This was considered the obvious program for the common man. While the Whigs pined for a national bank and various corporate welfare projects, the Democrats believed themselves to be champions of the workingman’s cause by opposing all forms of state privilege. By and large they did not counter with federal programs of their own.

But hasn’t the state lifted up the poor? The state’s efforts to alleviate poverty have had minuscule effects when they haven’t been counterproductive. The vast bulk of the conquest of poverty that took place in the twentieth century occurred well before the federal government had done much of anything. It occurred because the unhampered market naturally leads to an improvement in the general standard of living.

Meanwhile, as the country at large endures great economic distress, civilian employment has skyrocketed in Washington, DC, where the average federal worker earns more than double the salary of the average worker in the private sector. The parasite-host relationship that exists between the ruling few and the toiling many is rarely so stark.

It’s no coincidence that Murray Rothbard was also a pioneer in power-elite analysis. For instance, Rothbard’s essay “Wall Street, Banks, and American Foreign Policy,” published as a small book by the Center for Libertarian Studies, proposes that there might be a teensy bit more to American foreign policy than a disinterested dedication to promoting “democracy.”

Consider just a few paragraphs:

A glance at foreign policy leaders since World War II will reveal the domination of the banker elite. Truman’s first Secretary of Defense was James V. Forrestal, former president of the investment-banking firm of Dillon, Read & Co., closely allied to the Rockefeller financial group. Forrestal had also been a board member of the Chase Securities Corporation, an affiliate of the Chase National Bank.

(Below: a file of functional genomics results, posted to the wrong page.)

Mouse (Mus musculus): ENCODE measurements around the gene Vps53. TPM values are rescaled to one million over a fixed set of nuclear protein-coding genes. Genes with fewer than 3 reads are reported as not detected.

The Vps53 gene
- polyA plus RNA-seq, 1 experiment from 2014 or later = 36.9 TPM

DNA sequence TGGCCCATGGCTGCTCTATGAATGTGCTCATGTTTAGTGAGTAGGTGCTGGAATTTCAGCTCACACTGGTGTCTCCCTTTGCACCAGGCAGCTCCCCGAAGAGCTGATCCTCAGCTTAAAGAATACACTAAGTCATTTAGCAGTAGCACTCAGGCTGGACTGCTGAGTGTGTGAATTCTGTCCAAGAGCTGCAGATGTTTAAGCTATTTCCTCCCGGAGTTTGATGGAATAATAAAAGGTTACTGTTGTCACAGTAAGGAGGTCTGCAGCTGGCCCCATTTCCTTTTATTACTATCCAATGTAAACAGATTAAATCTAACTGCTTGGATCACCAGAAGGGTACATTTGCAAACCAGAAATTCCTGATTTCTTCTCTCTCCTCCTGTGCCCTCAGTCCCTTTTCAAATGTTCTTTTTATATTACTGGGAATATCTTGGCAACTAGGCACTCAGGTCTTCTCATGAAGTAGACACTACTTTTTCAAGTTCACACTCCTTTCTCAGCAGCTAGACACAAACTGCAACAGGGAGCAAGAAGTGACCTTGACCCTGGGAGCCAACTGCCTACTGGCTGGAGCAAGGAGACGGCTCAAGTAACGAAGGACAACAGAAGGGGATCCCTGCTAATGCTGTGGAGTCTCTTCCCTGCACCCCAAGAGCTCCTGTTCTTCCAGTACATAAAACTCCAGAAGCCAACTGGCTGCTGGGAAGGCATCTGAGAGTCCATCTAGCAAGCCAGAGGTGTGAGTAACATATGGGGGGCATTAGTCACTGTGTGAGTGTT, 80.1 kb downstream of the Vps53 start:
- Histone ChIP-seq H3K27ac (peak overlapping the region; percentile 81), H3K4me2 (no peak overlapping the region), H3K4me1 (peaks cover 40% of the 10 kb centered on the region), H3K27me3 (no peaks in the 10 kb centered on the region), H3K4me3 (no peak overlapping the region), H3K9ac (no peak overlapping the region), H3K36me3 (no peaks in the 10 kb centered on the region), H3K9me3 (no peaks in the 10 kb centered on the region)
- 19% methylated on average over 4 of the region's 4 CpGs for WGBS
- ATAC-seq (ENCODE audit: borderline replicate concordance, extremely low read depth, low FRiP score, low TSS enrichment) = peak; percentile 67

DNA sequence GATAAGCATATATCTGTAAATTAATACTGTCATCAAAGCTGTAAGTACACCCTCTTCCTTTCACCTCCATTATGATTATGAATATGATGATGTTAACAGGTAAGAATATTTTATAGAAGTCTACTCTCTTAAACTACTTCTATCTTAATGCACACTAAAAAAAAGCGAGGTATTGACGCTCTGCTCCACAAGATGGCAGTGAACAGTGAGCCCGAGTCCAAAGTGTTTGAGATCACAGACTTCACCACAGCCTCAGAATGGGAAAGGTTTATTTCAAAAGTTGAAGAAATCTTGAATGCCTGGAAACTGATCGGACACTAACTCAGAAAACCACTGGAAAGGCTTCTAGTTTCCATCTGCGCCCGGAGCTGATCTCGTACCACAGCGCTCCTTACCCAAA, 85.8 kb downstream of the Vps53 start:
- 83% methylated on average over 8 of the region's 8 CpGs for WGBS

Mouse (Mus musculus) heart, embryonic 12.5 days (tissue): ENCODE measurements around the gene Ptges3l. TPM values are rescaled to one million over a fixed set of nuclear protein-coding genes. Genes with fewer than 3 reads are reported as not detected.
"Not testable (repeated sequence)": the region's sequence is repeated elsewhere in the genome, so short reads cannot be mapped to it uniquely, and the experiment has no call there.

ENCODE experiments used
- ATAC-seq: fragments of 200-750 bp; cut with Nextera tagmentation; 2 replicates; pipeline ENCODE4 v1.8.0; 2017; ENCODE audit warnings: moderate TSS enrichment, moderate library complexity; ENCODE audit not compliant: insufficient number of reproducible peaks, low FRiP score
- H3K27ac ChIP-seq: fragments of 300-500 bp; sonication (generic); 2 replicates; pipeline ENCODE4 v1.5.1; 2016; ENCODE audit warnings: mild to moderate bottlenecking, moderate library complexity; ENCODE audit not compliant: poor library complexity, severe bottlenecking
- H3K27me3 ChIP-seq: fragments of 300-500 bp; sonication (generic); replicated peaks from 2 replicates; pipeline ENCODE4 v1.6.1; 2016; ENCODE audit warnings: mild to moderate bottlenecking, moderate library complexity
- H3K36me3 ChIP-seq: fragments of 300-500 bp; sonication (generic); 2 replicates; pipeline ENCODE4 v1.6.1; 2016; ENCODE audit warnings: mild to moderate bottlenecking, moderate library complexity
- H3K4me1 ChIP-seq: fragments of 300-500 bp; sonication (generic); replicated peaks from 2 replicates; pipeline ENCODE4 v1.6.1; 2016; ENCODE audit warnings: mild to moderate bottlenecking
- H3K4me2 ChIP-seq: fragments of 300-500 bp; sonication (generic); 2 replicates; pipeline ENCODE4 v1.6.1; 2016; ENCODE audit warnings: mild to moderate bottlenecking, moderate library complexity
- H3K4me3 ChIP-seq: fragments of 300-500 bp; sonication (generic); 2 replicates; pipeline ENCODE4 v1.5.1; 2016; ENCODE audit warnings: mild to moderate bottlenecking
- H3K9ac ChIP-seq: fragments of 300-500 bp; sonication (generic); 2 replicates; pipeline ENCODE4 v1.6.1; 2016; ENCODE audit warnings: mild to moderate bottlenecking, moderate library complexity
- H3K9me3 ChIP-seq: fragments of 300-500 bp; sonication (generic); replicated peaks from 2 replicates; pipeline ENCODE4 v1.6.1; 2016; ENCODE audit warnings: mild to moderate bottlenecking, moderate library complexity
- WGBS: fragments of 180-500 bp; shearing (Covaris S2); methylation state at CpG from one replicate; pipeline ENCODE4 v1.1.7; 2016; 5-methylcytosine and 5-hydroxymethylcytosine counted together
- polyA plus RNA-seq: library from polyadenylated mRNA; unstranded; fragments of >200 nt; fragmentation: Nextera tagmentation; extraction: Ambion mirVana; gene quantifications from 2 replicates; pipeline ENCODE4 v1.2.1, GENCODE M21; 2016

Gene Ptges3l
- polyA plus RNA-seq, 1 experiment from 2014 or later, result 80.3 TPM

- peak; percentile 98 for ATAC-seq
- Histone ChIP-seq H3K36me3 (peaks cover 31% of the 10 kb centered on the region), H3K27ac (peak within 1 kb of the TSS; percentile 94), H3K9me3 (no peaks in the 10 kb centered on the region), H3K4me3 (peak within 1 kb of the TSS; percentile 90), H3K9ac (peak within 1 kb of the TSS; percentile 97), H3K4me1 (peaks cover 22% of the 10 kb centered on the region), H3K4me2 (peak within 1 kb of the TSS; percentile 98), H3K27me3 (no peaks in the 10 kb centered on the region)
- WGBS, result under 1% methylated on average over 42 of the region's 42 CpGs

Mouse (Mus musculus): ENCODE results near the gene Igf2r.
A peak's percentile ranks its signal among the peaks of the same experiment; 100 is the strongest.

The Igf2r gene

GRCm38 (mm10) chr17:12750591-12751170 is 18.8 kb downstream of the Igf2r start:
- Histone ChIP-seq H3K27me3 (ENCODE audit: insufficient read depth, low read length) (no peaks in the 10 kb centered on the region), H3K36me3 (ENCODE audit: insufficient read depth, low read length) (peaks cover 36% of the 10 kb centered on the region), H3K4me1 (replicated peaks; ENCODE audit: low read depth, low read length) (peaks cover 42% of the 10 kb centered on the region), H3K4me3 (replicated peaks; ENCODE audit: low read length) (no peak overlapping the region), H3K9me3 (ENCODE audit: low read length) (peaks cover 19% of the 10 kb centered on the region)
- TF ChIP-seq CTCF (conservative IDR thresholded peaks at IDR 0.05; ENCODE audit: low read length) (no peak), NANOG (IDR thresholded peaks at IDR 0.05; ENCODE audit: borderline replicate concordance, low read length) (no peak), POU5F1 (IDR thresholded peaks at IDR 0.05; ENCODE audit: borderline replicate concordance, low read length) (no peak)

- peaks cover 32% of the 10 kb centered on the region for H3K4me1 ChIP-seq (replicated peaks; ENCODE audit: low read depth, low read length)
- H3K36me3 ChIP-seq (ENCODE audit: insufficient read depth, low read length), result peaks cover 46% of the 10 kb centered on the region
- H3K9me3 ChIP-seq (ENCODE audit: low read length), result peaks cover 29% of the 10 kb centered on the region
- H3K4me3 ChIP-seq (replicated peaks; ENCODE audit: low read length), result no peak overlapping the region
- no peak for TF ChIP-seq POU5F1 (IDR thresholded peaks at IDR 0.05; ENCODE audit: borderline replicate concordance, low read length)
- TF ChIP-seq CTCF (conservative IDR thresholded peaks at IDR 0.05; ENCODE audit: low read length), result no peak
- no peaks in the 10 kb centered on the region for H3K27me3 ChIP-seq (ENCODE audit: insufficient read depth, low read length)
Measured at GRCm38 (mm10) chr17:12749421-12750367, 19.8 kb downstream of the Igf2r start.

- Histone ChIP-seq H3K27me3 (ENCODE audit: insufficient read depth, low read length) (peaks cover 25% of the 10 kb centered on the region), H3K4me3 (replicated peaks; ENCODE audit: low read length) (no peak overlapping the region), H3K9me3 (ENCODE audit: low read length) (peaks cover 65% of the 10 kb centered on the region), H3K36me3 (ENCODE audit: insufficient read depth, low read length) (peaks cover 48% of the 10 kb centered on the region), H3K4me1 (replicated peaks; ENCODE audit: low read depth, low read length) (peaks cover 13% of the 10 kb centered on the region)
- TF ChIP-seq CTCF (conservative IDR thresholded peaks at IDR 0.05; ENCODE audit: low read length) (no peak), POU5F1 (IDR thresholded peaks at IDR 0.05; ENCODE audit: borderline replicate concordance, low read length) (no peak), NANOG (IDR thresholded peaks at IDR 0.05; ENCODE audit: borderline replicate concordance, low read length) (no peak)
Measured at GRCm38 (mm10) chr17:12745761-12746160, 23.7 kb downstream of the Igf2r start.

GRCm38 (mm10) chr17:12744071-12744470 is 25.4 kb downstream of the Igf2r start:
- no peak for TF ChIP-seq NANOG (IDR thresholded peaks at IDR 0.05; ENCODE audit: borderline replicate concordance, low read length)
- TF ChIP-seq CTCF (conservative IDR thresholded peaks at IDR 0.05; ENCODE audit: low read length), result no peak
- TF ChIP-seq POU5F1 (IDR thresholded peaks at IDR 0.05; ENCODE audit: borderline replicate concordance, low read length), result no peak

Another Truman Defense Secretary was Robert A. Lovett, a partner of the powerful New York investment-banking house of Brown Brothers Harriman. At the same time that he was Secretary of Defense, Lovett continued to be a trustee of the Rockefeller Foundation. Secretary of the Air Force Thomas K. Finletter was a top Wall Street corporate lawyer and member of the board of the CFR while serving in the cabinet. Ambassador to Soviet Russia, Ambassador to Great Britain, and Secretary of Commerce in the Truman Administration was the powerful multi-millionaire W. Averell Harriman, an often underrated but dominant force within the Democratic Party since the days of FDR. Harriman was a partner of Brown Brothers Harriman.